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Speech by Secretary for Justice


Following are the Opening Remarks by the Secretary for Justice, Ms Elsie Leung, at the "International Dispute Resolution" Conference today (October 20):

The Rt Hon the Lord Mayor, Sir James Hodge, distinguished speakers, ladies and gentlemen,

I am honoured to be invited to make some opening remarks at this timely and important conference.


The development of the Pearl River Delta, China's accession to WTO, and the recently concluded Closer Economic Partnership Arrangement between Hong Kong and the Mainland, together offer unprecedented opportunities for international businessmen and investors. Inevitably, some business and investment deals will lead to disputes between the parties. It then becomes essential to find a just and efficient method of resolving those disputes.

Dispute resolution is a form of service that is subject to competition and market forces, just like other services. International businessmen have a choice of the method of dispute resolution, the country whose laws are to be applied, and the place - anywhere in the world - where the dispute resolution is to take place.

Two cities

Today's conference is largely a tale of two cities - London and Hong Kong - and what they can offer in this area. Both cities will proudly display the services on offer, and the advantages they have over other places. This is healthy competition in action!

Legal system on the Mainland

At this stage of the conference, perhaps it would be helpful if I say something about the legal situation in the Mainland, which forms the background to international contracts and disputes there.

In the past decade, great progress has been made towards the target of ruling the Mainland according to the law, and in progressing from "rule by law" to the "rule of law". To facilitate economic development, a series of important commercial laws and regulations have been introduced, including the Guarantee Law, the Law on Commercial Banks, the Company Law, the Arbitration Law, the Securities Law and the Contract Law.

To improve law enforcement and the management of judicial and legal personnel, the Judges Law, the Procurators Law and the Lawyers Law were introduced. These laws strengthen the regulation and supervision of legal personnel, by ensuring that they meet professional standards and by laying down rules and codes of practice.

Recently, an important step has been taken in improving the quality of judges, lawyers and procurators when a Uniform National Judicial Examination was established. More than 310,000 candidates sat the first such examination in March last year, and approximately 24,000 candidates were successful.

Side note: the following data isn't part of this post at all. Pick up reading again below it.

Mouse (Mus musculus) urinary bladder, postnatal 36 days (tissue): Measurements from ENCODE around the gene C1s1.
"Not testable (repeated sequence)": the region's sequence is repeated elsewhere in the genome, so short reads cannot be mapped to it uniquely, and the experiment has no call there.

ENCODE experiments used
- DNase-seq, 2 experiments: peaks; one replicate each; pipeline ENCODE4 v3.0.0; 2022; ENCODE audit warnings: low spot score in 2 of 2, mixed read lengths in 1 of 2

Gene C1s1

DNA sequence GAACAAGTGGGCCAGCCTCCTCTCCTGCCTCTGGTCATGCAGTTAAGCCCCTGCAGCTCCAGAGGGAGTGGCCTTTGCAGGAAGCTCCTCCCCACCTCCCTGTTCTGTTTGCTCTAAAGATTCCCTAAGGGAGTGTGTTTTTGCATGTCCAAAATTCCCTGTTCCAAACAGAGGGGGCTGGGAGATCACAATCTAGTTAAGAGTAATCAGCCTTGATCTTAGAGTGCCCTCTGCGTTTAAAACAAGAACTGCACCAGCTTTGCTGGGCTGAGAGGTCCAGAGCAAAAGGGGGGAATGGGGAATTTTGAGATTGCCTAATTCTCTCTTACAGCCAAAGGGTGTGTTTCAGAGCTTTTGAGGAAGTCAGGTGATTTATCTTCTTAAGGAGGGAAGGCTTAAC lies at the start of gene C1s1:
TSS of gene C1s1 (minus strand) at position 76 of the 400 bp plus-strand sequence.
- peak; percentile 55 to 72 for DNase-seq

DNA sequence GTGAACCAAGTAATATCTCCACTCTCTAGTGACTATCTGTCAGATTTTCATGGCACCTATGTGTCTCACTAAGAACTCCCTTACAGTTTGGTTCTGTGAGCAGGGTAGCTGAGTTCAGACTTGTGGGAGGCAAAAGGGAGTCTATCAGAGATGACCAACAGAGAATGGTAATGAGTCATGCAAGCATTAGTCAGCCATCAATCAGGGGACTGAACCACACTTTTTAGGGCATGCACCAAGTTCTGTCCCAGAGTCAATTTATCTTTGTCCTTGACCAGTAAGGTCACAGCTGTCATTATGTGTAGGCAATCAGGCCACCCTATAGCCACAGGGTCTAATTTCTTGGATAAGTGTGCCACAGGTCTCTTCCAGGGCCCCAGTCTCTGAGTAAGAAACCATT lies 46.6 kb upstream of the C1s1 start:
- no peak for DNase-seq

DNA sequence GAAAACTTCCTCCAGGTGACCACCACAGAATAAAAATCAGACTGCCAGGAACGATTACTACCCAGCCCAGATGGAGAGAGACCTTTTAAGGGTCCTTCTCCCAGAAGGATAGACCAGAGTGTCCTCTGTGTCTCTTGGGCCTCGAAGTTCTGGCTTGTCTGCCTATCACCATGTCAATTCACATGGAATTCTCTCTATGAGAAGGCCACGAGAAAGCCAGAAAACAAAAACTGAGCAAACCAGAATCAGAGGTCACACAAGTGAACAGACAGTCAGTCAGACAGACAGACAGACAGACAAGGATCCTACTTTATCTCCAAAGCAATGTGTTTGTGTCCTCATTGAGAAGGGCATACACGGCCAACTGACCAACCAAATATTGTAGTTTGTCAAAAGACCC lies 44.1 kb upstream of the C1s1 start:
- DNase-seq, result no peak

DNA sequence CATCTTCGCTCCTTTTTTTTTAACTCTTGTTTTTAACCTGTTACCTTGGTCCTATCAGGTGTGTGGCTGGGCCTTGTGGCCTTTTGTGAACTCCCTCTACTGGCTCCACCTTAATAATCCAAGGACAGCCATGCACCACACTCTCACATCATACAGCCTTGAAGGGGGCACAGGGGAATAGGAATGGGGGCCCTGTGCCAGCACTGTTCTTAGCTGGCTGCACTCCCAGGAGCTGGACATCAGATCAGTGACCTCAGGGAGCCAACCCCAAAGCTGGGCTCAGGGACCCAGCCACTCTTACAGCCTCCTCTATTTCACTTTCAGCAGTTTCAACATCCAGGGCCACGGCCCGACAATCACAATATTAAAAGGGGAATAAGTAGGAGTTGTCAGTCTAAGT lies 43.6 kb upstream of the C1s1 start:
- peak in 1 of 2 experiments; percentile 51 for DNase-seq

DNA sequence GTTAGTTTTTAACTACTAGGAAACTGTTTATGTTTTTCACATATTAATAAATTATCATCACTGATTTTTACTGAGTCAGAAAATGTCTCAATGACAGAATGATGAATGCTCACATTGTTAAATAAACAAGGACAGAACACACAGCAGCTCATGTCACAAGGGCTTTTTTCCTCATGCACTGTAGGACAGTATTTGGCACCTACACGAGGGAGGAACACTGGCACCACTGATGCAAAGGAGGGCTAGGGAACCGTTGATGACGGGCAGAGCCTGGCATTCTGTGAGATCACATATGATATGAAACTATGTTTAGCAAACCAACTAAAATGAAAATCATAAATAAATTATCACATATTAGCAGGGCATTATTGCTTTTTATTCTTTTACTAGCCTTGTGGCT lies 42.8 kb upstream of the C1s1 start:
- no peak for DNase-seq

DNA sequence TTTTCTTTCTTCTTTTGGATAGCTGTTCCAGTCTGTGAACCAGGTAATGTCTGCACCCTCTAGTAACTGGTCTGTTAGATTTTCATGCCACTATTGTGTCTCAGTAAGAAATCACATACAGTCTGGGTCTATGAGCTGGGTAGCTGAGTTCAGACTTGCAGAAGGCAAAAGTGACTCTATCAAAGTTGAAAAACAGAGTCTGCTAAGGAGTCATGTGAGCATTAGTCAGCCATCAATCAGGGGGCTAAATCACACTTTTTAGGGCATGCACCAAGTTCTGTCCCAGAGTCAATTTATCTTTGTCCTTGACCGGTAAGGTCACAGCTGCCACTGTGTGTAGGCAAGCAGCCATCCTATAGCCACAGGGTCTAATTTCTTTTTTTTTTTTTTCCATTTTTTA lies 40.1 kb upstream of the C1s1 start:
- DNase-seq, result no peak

The legal profession in the Mainland is developing rapidly. But of the 110,000 Mainland lawyers, only about 5,000 possess a foreign language skill and are capable of handling international legal practice, and most of them are located in large coastal cities such as Beijing and Shanghai. It is not easy to find lawyers in middle and small-sized cities who are able to provide legal services on foreign-related business.

Foreign-related cases will pose new challenges for Mainland courts. China's accession to the WTO poses stricter requirements on China's judicial system. Despite the significant reforms that have been introduced in recent years, there is still much to be done to establish a fairer, more open and procedurally enhanced adjudication system to meet the WTO's requirements. Furthermore, it will be difficult, within a short period of time, to train sufficient judges with an international perspective, who are familiar with the WTO regulations and international business practices.

Ability to resolve disputes elsewhere

Given the situation in the Mainland, some foreign investors and businessmen may prefer to have their disputes resolved elsewhere. As a general rule, the parties to an international contract in the Mainland can agree that the contract is subject to the law of another jurisdiction, or that disputes arising under it are to be resolved in a place outside the Mainland (including Hong Kong).

According to Article 145 of the General Principles of Civil Law and Article 126 of the Contract Law of China, the parties to foreign-related contracts may choose laws of other countries and regions (including Hong Kong law) as the law applicable to the settlement of contractual disputes, unless otherwise provided by law. The exceptions are contracts to be fulfilled in the territory of the PRC in respect of Chinese-foreign equity or contractual joint ventures, and Chinese-foreign co-operation in exploring and exploiting natural resources.